SALT LAKE CITY — Gov. Gary Herbert’s Office issued a statement Wednesday saying the office has completed a “thorough internal review” of the state’s $800,000 purchase of anti-malarial drugs that had raised red flags to pharmacists, medical professionals and lawmakers with medical backgrounds.

“We have determined that all involved acted proactively, preemptively and prudently during an emergency in an effort to save lives. Although there were breakdowns in communication between state agencies, all involved acted in good faith,” the governor’s office said in the statement.

“In the weeks since the purchase, and prior to taking possession of the medication, the state of Utah has determined that a state supply of chloroquine/hydroxychloroquine is no longer prudent,” stated the governor’s office news release issued Wednesday.

“In light of these circumstances, we are grateful that the vendor, Meds in Motion, accepted our request to refund the $800,000 expended by the state,” the news release stated.

The state received the money earlier this afternoon, state officials said.

Also on Wednesday, after days of silence as concerns swirled around the state’s purchase of the drugs from Meds in Motion, the pharmacy’s owner, Dan Richards, spoke out in an interview with the Deseret News soon after the governor’s office issued the statement.

Richards said the transaction was done in “good faith,” the sale was completely legal, and accusations of price gouging are unfounded — rather, the state would have been given a more than 50% discount in the custom compounded drugs.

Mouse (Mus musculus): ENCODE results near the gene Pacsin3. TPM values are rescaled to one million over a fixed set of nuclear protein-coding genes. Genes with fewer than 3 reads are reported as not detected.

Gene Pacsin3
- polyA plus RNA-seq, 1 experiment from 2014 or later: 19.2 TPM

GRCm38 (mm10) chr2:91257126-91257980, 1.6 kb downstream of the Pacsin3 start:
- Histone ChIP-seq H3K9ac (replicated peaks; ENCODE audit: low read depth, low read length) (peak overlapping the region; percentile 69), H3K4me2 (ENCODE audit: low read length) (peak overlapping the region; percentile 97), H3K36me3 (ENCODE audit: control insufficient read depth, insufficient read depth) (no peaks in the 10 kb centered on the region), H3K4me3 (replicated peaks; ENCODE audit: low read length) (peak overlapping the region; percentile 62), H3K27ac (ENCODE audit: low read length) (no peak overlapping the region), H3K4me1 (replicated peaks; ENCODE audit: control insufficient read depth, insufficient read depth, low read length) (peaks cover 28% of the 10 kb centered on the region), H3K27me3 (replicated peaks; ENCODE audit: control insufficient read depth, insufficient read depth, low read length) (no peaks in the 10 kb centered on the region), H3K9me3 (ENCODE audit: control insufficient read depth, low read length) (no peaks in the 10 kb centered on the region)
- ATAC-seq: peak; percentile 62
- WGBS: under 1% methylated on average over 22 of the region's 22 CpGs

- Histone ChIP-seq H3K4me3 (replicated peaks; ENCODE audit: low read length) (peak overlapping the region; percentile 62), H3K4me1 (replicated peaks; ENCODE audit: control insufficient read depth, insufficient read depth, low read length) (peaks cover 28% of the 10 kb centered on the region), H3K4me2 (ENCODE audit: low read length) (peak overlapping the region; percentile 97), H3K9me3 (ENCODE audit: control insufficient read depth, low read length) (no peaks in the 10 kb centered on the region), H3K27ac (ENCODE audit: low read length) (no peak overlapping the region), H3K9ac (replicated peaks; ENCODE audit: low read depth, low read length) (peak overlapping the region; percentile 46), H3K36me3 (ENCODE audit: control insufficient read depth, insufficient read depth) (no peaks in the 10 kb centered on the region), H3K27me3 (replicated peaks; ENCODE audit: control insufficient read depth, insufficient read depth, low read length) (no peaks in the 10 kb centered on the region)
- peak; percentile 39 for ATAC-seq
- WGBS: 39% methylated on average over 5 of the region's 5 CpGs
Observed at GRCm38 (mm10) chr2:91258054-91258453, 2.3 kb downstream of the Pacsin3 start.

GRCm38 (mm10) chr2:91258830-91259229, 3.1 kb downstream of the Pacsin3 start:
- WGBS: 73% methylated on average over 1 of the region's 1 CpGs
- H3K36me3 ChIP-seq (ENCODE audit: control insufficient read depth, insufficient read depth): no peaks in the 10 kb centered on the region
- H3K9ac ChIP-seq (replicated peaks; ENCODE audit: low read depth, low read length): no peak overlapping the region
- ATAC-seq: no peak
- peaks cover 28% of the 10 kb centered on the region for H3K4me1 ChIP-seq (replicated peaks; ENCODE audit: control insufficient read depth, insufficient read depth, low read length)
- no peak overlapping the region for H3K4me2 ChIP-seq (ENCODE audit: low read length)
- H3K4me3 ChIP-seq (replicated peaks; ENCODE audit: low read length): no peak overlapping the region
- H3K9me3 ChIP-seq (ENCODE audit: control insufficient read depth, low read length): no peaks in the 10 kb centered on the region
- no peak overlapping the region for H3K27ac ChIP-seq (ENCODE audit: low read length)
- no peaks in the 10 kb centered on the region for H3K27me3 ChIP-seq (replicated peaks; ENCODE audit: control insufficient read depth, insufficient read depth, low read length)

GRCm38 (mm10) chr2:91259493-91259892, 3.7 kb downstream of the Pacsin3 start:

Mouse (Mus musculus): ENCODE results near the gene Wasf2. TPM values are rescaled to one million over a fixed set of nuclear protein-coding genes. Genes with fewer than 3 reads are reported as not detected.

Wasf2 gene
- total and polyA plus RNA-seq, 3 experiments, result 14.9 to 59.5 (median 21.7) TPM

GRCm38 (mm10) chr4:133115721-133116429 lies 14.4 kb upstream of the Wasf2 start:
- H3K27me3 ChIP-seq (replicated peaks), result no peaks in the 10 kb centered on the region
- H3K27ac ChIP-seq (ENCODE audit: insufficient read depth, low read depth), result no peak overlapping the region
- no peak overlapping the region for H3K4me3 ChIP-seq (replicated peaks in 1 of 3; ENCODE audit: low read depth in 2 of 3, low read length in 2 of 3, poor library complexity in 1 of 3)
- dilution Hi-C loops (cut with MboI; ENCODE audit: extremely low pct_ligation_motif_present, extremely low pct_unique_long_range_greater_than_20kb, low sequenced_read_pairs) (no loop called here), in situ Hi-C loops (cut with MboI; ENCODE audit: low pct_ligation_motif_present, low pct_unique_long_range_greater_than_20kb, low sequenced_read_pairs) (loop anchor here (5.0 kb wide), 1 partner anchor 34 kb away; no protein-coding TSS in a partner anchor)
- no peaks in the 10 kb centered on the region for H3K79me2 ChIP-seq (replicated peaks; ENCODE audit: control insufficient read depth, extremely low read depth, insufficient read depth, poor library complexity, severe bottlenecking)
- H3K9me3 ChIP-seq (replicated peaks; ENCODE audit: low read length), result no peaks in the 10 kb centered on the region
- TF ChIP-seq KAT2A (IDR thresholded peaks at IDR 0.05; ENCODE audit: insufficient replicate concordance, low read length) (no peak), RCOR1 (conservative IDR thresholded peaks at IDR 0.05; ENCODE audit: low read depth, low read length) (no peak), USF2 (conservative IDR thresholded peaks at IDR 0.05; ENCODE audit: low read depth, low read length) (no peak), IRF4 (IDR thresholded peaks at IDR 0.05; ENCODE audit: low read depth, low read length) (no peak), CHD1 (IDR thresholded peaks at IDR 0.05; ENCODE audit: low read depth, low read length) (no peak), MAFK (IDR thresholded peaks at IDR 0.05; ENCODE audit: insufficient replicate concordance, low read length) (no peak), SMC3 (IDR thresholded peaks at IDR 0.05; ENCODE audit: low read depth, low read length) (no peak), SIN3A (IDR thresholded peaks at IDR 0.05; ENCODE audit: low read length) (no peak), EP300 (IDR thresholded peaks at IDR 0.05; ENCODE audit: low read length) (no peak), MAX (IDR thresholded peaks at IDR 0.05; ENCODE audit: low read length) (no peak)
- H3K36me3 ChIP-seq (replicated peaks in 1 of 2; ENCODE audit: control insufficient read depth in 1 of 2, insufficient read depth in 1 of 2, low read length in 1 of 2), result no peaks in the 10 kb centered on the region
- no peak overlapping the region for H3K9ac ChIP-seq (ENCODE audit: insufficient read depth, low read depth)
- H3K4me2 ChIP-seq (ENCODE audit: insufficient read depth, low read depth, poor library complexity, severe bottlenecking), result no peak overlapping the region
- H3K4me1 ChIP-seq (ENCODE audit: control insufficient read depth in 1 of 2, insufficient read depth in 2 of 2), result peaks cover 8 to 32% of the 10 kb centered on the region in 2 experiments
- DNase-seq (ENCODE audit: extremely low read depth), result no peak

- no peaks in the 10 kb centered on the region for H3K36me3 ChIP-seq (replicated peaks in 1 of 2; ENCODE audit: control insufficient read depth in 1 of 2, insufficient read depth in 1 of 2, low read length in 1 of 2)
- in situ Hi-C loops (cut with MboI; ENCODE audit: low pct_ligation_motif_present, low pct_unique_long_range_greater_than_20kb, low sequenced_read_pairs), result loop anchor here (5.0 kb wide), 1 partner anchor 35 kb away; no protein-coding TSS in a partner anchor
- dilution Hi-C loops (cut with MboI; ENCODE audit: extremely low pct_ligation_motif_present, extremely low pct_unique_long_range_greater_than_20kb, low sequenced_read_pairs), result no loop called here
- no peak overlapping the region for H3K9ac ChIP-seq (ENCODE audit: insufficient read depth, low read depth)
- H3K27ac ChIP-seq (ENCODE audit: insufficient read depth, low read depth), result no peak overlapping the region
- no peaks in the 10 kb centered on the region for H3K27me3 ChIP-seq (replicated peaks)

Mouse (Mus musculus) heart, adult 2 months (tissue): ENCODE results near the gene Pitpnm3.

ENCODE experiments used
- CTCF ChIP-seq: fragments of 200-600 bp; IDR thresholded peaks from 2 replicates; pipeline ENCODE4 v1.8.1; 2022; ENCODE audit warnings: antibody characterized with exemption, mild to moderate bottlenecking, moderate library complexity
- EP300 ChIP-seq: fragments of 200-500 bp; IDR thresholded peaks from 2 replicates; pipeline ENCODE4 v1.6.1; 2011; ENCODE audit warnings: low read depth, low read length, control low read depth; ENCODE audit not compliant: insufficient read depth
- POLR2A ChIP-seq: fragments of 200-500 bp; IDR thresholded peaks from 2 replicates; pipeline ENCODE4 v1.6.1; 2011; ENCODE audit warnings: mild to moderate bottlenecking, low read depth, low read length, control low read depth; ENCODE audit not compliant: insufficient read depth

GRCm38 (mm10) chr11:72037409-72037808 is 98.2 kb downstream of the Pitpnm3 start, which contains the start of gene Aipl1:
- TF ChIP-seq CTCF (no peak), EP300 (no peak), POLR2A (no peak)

“Everyone acted in good faith, and the deal just didn’t happen,” Richards said. “It didn’t come to fruition the way we wanted. It’s disappointing, but we will continue to be here to help and raise our hand to help Utah in any way we can.”

Now, after Meds in Motion spent close to $1 million stockpiling chloroquine and hydroxychloroquine, Richards said the pharmacy plans to take a loss and donate the medication to charity, to address a worldwide shortage of anti-malarial medications in developing countries, including Africa.

“It’s unfortunate that it didn’t come to fruition,” Richards said. “But this was not the windfall for our business. The revenue made up less than 2% of our business operation, and so we move on. I’m disappointed that it didn’t work out, but we move on nonetheless.”

On state officials’ decision that it would not be “prudent” to purchase the drugs, Richards said he still believes the drugs have “potential” for treatment of COVID-19.

“The governor decided to pass on that,” he said. “Time will tell.”